BP “will look very different” in five to 10 years’ time according to the man who oversees its business across Europe and the UK.
Peter Mather was discussing the future of the oil giant during an Energy Institute (EI) webinar on Thursday, including the “painful” announcement it would cut 10,000 workers worldwide.
He described the current situation as the “most extraordinary period” of his career, with Covid-19 and the oil downturn amounting to “a perfect storm of monumental proportions”.
It came just after the supermajor announced plans to become a net zero emitter from its own operations (Scope 1 and 2) by 2050, as well as a 50% reduction of the carbon intensity of the products it sells, such as fuel, which is a greater challenge.
Campaign groups have questioned BP on whether it intends to reduce this (Scope 3) on an “absolute basis”, rather than intensity, for which CEO Bernard Looney has promised more details in September.
Mr Mather believes work towards the energy transition will speed up in light of the current crash.
He said: “The last financial crisis, just around 2008, probably set the cause of climate change backwards, it probably decelerated the energy transition and I think what we’re now seeing is that this current crisis will probably accelerate it, rather than decelerate it.
“We need to lift up every stone because now is the time, over the next few years, that companies like mine will need to really establish themselves in the energy transition.
“Frankly, I think BP, other companies too, will look very different in 5-10 years time. I think they’ll look better and be very exciting places to work.”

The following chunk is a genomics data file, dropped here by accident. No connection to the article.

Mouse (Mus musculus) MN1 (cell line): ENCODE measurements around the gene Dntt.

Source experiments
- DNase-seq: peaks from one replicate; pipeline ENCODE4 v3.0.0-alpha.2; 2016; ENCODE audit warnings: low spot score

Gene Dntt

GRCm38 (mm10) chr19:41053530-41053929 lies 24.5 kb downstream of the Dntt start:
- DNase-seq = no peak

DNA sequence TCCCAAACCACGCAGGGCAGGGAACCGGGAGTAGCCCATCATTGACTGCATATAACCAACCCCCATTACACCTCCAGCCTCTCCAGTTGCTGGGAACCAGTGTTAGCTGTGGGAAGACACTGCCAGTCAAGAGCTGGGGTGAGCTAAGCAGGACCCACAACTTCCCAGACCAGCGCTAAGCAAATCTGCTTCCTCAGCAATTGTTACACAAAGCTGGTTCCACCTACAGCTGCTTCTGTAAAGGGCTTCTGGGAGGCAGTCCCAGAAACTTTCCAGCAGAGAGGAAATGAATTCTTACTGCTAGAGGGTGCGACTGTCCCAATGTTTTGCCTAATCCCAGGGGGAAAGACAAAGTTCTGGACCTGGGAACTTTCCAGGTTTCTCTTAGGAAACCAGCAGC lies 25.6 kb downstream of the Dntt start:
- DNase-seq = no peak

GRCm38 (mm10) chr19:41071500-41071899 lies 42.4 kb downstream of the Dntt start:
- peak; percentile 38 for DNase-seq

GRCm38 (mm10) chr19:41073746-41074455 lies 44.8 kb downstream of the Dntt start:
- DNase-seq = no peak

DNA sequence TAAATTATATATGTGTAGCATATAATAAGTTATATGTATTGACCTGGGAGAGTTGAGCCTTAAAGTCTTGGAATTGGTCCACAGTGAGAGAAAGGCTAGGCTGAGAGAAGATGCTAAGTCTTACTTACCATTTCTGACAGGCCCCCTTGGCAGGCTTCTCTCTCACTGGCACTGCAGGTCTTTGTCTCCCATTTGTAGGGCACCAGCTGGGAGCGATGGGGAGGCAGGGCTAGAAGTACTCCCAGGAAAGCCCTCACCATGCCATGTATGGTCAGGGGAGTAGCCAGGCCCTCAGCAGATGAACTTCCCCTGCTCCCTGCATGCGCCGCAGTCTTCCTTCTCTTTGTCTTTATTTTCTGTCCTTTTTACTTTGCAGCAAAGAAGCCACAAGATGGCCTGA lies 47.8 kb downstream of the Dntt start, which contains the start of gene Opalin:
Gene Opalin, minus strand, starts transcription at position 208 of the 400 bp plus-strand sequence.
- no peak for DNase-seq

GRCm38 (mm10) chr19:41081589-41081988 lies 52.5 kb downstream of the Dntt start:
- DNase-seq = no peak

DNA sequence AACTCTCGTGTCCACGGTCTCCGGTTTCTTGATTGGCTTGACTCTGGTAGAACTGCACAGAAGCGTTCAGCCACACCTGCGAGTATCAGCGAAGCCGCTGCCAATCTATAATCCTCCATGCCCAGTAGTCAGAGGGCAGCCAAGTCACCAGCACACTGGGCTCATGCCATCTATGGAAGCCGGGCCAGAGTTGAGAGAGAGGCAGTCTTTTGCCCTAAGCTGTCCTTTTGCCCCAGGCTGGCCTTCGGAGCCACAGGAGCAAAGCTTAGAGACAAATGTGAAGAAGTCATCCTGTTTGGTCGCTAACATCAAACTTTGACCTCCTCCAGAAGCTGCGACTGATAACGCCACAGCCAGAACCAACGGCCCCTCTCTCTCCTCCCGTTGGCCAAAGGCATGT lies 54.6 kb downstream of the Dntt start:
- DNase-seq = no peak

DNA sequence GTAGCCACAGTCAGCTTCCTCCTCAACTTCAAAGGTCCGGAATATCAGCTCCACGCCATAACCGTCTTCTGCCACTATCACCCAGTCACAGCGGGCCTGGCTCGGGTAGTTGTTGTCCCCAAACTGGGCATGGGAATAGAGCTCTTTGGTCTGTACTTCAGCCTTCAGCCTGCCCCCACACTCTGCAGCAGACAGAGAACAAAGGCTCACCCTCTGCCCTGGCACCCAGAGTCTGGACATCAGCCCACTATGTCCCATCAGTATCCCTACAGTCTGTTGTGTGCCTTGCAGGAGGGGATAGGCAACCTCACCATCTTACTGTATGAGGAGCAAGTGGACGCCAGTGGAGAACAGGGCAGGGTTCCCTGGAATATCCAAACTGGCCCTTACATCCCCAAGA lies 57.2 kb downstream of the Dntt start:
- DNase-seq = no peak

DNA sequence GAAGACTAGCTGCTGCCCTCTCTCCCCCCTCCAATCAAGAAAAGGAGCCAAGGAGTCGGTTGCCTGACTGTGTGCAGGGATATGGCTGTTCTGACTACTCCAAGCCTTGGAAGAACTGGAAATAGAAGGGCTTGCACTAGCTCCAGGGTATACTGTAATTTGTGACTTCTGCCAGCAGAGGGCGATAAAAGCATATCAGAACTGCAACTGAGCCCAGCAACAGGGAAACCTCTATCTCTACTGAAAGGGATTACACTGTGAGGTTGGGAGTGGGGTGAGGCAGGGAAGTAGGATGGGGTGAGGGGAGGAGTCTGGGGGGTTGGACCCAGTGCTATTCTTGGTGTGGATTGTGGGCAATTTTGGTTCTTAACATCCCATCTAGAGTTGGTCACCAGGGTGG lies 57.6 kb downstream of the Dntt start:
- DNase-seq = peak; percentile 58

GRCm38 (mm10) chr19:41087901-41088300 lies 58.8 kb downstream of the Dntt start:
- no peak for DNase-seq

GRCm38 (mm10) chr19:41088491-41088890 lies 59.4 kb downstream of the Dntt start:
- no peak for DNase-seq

Mr Mather, BP’s Europe regional president and UK head of country, said the net zero ambition means the firm “needs to prune a little bit”, referring to the £4bn sale of its petrochemicals business to Ineos.
He also conceded that European majors are generally more active in the climate change space than US peers, with some exceptions.
EI vice president Vivienne Cox moderated the session, herself a 28-year veteran of BP who formerly ran its power, gas and renewables business.
She put a frequently-asked question that she received to Mr Mather: “Why on earth do you oil and gas companies think you’re the right people to be doing all this low carbon work? This is for the new industries, for the new companies, not just the dinosaurs?”
He replied: “Well we might not be the right people, I don’t think we’re arrogant enough to think this won’t happen without us.
“But we do think that we bring something to the table. We understand energy systems, we are able to mobilise capital, we understand big project management.
“That’s not to say there aren’t others out there that do it too and there are some amazing companies in this sector, Orsted and others, who have just transformed themselves.
“I think there’s room for everybody to play, because frankly we’re going to need all the skillsets we’ve talked about and those don’t exclusively reside in an oil and gas company. So we’re all in this together.”